US Catholic bishops meet amid divisions on Communion policy

Jose H. Gomez, Los Angeles Archbishop Jose H. Gomez

FILE – In this Sunday, June 7, 2020 file photo, Archbishop Jose H. Gomez holds a Communion wafer as he celebrates the the Solemnity of the Most Holy Trinity, a Mass with churchgoers present at the Cathedral of Our Lady of the Angels in downtown Los Angeles. Despite calls from some of its members for a delay, the U.S. Conference of Catholic Bishops plans to devote part of its national meeting in June 2021 to the sensitive issue of which Catholics are worthy of receiving Communion. (AP Photo/Damian Dovarganes, File)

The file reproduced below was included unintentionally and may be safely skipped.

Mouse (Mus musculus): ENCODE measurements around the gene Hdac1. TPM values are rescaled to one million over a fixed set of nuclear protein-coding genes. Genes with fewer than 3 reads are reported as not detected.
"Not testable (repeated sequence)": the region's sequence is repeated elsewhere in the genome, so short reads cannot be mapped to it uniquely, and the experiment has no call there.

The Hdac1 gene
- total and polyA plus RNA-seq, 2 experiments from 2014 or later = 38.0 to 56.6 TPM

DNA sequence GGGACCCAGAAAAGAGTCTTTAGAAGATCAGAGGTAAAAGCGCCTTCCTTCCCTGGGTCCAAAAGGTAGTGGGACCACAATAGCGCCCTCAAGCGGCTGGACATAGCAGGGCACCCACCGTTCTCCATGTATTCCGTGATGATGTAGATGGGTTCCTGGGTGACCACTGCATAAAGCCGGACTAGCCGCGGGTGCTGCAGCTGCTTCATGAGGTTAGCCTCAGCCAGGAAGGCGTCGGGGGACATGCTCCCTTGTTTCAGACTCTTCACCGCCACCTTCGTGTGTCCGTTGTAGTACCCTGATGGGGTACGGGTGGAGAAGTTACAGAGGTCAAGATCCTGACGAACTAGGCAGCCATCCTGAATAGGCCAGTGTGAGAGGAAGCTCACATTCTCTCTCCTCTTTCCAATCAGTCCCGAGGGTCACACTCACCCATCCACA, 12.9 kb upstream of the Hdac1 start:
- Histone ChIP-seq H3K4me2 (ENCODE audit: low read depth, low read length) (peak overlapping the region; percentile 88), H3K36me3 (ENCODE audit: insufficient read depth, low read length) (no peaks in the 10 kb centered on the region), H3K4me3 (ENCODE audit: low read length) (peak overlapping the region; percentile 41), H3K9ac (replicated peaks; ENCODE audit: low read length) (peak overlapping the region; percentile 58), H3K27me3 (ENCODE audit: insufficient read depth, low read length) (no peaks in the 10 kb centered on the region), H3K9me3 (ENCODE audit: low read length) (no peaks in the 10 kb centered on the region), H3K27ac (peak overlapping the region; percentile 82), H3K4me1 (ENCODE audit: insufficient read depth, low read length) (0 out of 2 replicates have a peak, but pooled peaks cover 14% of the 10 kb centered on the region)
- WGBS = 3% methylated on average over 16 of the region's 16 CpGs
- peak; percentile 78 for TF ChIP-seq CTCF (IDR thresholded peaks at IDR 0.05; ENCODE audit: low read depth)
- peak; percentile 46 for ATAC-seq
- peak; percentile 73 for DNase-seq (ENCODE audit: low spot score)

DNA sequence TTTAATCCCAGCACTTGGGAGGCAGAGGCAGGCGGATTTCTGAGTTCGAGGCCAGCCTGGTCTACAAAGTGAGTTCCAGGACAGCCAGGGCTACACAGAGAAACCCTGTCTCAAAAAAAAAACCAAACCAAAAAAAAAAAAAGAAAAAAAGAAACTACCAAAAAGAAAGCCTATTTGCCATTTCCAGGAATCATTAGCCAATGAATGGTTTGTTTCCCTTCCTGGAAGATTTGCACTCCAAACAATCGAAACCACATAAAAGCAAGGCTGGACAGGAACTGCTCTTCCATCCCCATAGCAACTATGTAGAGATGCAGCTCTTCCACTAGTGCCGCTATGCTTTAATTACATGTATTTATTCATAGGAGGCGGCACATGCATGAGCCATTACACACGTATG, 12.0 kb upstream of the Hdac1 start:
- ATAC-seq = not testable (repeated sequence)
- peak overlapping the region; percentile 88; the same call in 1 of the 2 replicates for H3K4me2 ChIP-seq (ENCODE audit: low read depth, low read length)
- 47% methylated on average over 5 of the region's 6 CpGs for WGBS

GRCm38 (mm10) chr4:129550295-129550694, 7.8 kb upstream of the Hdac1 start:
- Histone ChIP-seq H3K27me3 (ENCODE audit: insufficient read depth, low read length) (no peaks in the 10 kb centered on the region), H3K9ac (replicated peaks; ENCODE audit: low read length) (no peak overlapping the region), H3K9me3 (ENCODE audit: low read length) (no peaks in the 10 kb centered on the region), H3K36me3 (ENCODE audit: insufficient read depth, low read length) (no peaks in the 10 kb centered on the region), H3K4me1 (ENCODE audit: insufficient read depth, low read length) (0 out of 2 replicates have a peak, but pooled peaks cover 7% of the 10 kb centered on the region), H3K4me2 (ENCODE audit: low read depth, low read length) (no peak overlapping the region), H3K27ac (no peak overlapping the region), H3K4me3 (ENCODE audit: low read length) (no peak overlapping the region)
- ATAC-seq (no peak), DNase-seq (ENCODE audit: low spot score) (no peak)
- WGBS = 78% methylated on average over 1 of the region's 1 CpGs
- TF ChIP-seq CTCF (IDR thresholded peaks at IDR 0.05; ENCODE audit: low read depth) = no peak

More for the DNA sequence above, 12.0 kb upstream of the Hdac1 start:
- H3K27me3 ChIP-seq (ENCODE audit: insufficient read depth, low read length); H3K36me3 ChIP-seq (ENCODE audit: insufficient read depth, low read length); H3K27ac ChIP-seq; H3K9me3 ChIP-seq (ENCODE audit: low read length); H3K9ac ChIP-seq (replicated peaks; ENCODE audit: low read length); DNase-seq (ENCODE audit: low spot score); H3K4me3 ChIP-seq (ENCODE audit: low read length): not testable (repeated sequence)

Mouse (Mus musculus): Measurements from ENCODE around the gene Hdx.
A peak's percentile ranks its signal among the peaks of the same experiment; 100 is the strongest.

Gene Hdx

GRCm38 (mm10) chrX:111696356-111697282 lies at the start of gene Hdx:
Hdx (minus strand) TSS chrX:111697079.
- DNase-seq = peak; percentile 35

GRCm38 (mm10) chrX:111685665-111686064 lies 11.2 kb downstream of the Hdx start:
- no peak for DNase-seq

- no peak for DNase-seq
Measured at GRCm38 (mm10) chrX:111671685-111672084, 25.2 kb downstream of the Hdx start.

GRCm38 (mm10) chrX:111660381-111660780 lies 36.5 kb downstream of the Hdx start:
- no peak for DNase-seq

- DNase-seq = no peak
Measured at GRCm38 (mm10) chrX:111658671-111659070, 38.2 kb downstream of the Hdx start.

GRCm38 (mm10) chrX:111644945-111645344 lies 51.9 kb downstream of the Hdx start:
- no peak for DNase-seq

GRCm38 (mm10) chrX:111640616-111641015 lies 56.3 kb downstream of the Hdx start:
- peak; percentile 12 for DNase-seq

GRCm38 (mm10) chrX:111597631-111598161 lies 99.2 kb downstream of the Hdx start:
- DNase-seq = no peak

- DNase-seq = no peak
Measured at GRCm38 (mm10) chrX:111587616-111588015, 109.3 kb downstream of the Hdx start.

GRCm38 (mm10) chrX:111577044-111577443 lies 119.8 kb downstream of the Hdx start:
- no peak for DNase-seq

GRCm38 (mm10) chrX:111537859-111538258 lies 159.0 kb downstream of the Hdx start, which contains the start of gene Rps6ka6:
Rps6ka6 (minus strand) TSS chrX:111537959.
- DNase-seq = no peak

When U.S. Catholic bishops convene virtually for a national meeting this week, they will be divided ideologically as well as physically.

They’re split over whether to press ahead with an initiative that could rebuke President Joe Biden for receiving Communion while supporting abortion rights. It’s a test of whether the bishops can work constructively with the Biden administration and whether they will heed appeals for restraint from Pope Francis.

Conservative bishops are pushing to have the conference’s doctrine committee draft a formal statement on Communion that would be a clear signal to Catholic politicians. Opponents, however, are cautioning against any swift or aggressive action on the issue.

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